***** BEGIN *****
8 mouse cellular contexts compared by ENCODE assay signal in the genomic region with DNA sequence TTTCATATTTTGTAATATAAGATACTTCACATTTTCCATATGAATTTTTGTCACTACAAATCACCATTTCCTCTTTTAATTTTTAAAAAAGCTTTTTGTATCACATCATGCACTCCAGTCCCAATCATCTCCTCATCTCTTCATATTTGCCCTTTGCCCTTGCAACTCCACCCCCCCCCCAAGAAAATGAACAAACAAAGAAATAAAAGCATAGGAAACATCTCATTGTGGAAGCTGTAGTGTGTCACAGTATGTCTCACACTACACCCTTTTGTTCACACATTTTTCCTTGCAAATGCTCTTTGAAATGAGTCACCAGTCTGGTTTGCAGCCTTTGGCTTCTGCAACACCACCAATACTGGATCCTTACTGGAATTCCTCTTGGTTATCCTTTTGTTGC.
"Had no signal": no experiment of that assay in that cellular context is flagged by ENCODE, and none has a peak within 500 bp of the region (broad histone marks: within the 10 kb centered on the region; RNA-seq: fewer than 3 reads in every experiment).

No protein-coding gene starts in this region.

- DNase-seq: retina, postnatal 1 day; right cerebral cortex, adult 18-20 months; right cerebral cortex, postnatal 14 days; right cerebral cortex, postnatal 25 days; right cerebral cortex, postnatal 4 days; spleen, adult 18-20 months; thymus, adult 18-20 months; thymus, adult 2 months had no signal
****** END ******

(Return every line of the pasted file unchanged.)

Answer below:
8 mouse cellular contexts compared by ENCODE assay signal in the genomic region with DNA sequence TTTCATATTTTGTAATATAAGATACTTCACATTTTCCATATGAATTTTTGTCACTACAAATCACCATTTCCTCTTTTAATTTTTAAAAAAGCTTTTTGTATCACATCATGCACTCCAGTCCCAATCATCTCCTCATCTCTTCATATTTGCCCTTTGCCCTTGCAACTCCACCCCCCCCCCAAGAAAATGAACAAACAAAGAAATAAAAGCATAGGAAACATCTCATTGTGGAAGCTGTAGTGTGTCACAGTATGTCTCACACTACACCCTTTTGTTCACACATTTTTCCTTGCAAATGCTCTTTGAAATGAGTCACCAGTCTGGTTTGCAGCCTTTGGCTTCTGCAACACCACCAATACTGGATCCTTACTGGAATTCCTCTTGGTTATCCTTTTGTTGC.
"Had no signal": no experiment of that assay in that cellular context is flagged by ENCODE, and none has a peak within 500 bp of the region (broad histone marks: within the 10 kb centered on the region; RNA-seq: fewer than 3 reads in every experiment).

No protein-coding gene starts in this region.

- DNase-seq: retina, postnatal 1 day; right cerebral cortex, adult 18-20 months; right cerebral cortex, postnatal 14 days; right cerebral cortex, postnatal 25 days; right cerebral cortex, postnatal 4 days; spleen, adult 18-20 months; thymus, adult 18-20 months; thymus, adult 2 months had no signal